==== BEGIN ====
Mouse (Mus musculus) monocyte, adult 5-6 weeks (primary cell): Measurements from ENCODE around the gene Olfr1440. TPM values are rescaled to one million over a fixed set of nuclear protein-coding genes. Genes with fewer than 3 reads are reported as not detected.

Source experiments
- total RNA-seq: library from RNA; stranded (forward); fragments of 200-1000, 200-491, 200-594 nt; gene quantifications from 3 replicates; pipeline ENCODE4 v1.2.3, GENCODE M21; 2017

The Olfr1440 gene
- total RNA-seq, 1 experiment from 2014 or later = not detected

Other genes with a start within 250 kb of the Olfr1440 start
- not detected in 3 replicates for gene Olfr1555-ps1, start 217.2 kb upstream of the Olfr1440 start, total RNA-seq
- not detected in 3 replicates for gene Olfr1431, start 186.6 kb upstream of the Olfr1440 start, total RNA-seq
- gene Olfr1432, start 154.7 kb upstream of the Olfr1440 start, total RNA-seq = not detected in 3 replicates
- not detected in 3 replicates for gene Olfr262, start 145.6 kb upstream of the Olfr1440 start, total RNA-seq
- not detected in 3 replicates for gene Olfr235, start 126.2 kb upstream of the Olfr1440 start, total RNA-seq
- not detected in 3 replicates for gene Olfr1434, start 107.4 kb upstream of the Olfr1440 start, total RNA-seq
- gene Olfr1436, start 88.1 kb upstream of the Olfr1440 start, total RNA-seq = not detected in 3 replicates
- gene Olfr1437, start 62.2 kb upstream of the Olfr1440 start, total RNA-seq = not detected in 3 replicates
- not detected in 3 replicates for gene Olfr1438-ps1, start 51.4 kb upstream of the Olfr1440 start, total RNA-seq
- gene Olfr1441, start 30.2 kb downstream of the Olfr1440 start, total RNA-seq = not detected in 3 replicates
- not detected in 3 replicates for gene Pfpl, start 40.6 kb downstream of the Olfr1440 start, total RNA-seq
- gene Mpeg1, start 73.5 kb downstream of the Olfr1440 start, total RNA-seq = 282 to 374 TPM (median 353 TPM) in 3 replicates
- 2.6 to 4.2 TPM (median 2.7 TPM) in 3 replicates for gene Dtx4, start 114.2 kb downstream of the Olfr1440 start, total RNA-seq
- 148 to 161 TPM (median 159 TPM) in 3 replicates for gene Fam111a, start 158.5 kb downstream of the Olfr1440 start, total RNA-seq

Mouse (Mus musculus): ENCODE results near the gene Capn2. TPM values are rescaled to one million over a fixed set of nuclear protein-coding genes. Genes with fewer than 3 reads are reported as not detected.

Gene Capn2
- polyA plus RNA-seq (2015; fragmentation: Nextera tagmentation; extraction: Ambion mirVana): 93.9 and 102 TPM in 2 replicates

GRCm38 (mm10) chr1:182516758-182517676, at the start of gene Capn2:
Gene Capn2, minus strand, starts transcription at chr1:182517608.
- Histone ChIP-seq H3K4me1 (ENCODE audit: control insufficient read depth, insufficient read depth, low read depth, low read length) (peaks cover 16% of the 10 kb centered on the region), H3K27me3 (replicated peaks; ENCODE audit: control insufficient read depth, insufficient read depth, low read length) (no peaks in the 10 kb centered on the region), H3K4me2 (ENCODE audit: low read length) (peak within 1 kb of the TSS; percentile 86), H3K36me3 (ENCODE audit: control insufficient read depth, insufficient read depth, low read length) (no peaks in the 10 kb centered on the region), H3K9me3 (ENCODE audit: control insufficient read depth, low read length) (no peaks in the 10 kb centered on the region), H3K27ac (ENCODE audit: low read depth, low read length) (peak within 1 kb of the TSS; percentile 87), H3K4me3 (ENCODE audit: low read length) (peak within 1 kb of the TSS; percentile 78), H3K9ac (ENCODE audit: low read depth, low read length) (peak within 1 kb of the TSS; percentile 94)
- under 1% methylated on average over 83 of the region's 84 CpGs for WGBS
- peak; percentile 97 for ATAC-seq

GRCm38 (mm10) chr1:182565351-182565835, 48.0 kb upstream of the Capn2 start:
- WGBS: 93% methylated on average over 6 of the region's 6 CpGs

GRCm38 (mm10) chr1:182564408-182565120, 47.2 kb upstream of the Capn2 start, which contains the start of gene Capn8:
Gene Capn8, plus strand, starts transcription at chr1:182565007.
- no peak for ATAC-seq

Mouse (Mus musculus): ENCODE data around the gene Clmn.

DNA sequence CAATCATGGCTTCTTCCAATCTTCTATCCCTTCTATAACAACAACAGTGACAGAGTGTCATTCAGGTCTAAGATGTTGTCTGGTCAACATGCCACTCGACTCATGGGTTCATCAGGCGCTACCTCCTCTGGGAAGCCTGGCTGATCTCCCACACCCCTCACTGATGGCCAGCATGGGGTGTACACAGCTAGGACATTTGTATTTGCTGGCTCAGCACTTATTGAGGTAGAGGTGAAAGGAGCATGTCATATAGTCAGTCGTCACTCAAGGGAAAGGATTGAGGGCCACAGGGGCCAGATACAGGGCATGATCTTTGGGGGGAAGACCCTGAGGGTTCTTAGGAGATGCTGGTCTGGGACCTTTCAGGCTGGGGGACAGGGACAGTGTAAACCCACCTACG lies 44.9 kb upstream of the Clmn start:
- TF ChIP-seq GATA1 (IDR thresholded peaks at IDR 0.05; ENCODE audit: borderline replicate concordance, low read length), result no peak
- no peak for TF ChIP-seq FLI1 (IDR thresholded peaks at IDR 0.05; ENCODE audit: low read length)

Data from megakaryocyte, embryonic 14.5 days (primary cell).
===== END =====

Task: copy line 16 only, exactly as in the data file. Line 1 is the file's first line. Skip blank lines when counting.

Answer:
- gene Olfr1441, start 30.2 kb downstream of the Olfr1440 start, total RNA-seq = not detected in 3 replicates